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Ards And North Down

Ballyhalbert War Memorial Commemorates WWII Polish Airmen

Mayor of Ards and North Down, Councillor Trevor Cummings, beside the new lectern which has information about Ballyhalbert airfield during the second world war.

Ards and North Down Borough Council has installed a lectern near the Ballyhalbert War Memorial to commemorate the Polish airmen and others who gave their lives for our freedom during World War II.

Part-funded by The Executive Office, the Council’s Good Relations team worked closely with the North Down Museum to produce the informative lectern that details the history of Ballyhalbert Airfield and the vitally important role that Polish servicemen played during the war.

The Mayor of Ards and North Down, Councillor Trevor Cummings, said:

“Many Polish servicemen provided support during World War II and two Polish squadrons spent time at RAF Ballyhalbert, one of which was the most successful squadron in the Battle of Britain. The lectern will give everyone who visits an opportunity to pause for a moment, reflect, and remember all of the brave men and women who gave so much during the War.”

Ballyhalbert Airfield originally opened as an RAF Fighter Command base in 1941 and catered for various aircraft. It had three runways, two Bellman hangars and 12 Blister hangars. It later became a Royal Naval Air Station before being decommissioned in November, 1945.

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Ards And North Down

Schools Encouraged to Enter ‘In Bloom’ Best School Garden Project

The outgoing Mayor of Ards and North Down, Councillor Trevor Cummings, was pictured during the final days of his 2020-21 Mayoral term with West Winds Primary School students Cooper, Riley, Isabella and Aamiyah. Photo Credit: Ian Pedlow

Schools in Ards and North Down are being invited to enter a new category in the Ards and North Down In Bloom competitions for the Best School Garden Project!

The competition provides a great opportunity for green-fingered students to take part in a valuable learning and skills sharing project in their school’s garden. It is open to all schools across the Borough, and students are being encouraged to work together to compete for the coveted award that offers prizes for the best projects.

The new category will encourage more young students to learn about gardening. The popular pastime has many benefits and can help children with their development as well as being an excellent educational tool.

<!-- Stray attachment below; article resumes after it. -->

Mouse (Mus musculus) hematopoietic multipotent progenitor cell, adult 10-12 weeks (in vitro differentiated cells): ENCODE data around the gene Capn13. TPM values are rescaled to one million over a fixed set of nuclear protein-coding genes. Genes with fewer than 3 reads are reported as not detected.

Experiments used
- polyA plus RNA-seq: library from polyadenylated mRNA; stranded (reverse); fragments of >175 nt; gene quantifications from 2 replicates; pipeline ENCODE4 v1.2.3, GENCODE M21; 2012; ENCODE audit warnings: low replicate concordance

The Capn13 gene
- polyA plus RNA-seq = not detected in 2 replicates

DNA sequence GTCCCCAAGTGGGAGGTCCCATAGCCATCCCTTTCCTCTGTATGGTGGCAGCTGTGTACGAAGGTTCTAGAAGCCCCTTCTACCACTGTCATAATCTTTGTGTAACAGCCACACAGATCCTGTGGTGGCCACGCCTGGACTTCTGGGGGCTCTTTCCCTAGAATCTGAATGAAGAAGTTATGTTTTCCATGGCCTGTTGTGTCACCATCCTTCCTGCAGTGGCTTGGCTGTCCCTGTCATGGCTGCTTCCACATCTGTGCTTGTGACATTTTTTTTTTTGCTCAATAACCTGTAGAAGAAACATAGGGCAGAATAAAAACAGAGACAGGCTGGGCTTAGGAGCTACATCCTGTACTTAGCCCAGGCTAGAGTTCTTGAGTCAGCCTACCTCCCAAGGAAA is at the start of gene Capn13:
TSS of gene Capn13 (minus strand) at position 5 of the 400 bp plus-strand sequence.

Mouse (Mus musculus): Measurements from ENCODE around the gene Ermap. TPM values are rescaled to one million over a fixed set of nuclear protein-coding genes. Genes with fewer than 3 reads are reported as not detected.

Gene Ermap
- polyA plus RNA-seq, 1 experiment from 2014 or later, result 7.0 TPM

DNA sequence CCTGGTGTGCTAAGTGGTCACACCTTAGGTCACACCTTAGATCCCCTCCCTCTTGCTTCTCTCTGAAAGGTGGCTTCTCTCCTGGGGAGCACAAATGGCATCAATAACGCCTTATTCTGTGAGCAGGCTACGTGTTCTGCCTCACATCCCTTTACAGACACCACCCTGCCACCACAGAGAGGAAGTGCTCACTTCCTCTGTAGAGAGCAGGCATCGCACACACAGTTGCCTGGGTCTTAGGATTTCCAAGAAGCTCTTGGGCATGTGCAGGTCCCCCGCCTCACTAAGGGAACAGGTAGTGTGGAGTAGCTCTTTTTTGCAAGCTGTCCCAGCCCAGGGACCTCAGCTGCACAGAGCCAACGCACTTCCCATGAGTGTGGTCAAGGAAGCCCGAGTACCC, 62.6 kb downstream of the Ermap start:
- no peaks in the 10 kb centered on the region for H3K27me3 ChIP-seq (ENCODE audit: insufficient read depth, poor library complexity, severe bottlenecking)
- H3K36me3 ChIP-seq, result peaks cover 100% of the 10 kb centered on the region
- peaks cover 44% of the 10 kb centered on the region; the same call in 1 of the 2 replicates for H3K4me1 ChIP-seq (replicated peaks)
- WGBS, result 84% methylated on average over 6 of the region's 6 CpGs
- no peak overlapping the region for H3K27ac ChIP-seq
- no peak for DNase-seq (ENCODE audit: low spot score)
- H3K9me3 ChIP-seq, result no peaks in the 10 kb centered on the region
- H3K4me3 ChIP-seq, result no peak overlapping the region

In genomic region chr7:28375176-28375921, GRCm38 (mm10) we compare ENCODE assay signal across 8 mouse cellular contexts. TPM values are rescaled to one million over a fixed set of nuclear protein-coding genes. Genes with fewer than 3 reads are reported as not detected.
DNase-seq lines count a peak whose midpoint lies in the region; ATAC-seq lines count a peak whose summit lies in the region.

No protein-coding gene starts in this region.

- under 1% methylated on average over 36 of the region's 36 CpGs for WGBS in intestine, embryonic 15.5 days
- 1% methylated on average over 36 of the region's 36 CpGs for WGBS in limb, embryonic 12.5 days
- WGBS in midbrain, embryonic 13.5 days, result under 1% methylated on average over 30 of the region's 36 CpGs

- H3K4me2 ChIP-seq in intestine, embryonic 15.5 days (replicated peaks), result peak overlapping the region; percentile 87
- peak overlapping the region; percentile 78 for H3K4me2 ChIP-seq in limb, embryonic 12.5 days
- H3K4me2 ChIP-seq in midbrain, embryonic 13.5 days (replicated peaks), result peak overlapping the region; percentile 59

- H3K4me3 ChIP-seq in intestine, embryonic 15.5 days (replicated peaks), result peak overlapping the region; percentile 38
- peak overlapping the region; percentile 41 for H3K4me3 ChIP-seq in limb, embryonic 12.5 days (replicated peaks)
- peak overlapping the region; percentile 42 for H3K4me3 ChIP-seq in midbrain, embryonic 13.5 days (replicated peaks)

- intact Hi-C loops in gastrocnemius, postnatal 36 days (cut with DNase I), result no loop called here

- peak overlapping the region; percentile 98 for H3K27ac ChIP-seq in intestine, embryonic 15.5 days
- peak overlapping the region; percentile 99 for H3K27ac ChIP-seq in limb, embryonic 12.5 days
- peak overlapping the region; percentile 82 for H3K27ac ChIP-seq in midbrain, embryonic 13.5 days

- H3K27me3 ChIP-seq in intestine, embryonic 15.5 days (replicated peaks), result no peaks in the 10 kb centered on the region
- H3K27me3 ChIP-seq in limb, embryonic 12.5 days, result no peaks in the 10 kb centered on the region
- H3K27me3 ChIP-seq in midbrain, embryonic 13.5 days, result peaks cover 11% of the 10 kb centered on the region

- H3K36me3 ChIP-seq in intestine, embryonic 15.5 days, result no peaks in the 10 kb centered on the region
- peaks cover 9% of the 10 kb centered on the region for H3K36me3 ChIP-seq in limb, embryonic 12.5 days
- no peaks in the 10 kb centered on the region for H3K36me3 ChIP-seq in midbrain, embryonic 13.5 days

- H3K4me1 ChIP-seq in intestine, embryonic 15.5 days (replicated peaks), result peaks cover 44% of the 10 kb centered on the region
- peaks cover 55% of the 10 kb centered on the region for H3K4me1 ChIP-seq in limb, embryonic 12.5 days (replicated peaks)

By taking part in the competitions, schools will not only make their grounds more attractive but they will also contribute to the Borough’s entry into the Translink Ulster in Bloom competition and other regional awards. Entries are open until 30 September so there is plenty of time for schools to prepare their gardens before an expert panel of judges decide who has the Best School Garden Project in Ards and North Down.

The Council’s In Bloom campaign and community competitions were officially launched at the end of April. Other competitions for young gardeners include a Tallest Sunflower Competition, Painting Competition, and Young Volunteer of the Year.

For those over the age of 16, categories include Best Kept Front Garden, Gardening for Wildlife, Best Kept Commercial Premises, Best Kept Community Planting Scheme and Volunteer of the Year.

The competitions are free to enter and prizes are available for the winners and runners-up in each. For more information, visit ardsandnorthdown.gov.uk/inbloom.

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Ards And North Down

Council’s Innovative Recycling Fund Supports College’s Green Initiatives

(L-R) SERC Enterprise team Lizzie Buick, Jake Collyer, Karen McCartan, Charlotte Buick, Stephen Addy (Ards and North Down Borough Council), Natasha Lloyd, Rachel Innes, Megan Rollins and Dearbhla Knight.

Ards and North Down Borough Council’s innovative recycling fund has successfully supported environmental projects headed by students at South Eastern Regional College (SERC).

The Council’s Recycling Community Investment Fund (RCIF) provided funding to support the SERC Student Enterprise company ‘Don’t Bird It, Bin It’ and the college’s ongoing green initiatives.

‘Don’t Bird It, Bin It’ is an environmental project that was created to tackle the plastic waste problem through education. RCIF funding helped students offer an educational package tailored for local primary schools. This included visual aids and resources to demonstrate how detrimental plastic is to wildlife and eco-system.

Stephen Addy, the Council’s Head of Regulatory Services, said:

“The RCIF is powered by the recycling efforts of local residents and businesses. It costs the Council half as much to recycle waste compared to the cost of sending it to landfill. Thanks to an increased amount of recycling by the local community, the savings allowed the Council to create the RCIF which supports new and existing environmentally friendly initiatives such as excellent work being carried out by SERC’s students.”

Lizzie Buick, Deputy Head of Enterprise and Entrepreneurship at SERC, said:

“With funding from Ards and North Down Borough Council’s RCIF, the Enterprise and Estates Departments at SERC were able to install 35 internal and four external recycling bins across our Bangor, Ards and Holywood campuses. The team also ran an internal competition for students to create art that would be displayed on the bins that encouraged recycling both on campus and in the local community. The recycling bins are part of a wider programme to build on our green credentials across the College.”

For more information about recycling in Ards and North Down, visit ardsandnorthdown.gov.uk/recycling.

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